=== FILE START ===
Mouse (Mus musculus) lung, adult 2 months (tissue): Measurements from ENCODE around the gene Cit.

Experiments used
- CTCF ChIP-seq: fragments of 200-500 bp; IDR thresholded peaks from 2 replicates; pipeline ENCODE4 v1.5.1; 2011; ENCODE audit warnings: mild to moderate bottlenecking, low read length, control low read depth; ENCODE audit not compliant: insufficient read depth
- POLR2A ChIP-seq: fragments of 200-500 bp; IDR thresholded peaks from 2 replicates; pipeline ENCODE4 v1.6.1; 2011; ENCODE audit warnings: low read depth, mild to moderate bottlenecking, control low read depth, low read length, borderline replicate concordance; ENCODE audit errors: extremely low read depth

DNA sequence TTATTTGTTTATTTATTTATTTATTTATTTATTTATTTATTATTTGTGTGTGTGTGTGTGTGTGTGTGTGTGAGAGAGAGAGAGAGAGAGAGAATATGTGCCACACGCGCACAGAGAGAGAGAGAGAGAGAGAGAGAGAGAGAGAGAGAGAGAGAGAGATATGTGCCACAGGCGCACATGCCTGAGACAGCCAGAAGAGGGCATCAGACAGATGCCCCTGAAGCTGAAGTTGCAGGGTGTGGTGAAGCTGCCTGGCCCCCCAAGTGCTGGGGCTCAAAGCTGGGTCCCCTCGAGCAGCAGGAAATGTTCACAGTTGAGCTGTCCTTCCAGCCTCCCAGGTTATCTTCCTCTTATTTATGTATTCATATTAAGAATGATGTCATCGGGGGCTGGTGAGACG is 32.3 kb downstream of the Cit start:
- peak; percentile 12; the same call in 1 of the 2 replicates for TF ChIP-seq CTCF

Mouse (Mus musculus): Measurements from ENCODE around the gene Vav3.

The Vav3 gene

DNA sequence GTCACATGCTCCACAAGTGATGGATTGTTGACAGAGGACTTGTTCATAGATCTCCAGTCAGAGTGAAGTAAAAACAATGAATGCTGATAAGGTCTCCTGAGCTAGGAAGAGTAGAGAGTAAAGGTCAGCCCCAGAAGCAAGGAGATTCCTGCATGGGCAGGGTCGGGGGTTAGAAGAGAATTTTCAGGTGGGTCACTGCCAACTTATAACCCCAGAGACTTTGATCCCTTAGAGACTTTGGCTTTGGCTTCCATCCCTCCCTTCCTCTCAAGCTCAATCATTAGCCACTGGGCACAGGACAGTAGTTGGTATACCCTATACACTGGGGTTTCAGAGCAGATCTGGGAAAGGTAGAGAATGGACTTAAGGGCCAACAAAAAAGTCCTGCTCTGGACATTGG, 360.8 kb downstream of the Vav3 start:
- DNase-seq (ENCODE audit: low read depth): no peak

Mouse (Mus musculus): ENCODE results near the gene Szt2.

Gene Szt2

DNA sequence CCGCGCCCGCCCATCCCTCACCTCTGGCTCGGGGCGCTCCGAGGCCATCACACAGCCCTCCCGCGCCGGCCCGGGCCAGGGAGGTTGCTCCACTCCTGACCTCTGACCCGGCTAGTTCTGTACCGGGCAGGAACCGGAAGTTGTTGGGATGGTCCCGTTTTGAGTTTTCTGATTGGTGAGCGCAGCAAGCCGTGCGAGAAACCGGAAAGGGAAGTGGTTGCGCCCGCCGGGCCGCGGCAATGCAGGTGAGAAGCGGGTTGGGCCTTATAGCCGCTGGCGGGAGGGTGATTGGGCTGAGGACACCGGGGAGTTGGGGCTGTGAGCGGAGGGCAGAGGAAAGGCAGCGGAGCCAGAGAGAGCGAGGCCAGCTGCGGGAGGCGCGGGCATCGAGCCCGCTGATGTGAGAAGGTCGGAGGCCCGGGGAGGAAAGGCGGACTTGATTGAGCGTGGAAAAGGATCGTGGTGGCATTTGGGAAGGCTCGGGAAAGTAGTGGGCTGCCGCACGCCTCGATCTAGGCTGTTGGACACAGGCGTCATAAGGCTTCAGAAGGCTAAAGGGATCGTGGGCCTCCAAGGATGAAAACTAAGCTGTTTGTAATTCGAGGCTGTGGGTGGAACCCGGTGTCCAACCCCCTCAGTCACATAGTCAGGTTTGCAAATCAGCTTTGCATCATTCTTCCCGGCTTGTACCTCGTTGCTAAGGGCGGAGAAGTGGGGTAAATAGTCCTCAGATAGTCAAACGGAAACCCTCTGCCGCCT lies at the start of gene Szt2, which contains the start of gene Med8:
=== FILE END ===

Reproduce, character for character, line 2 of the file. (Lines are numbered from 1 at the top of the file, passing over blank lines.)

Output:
Experiments used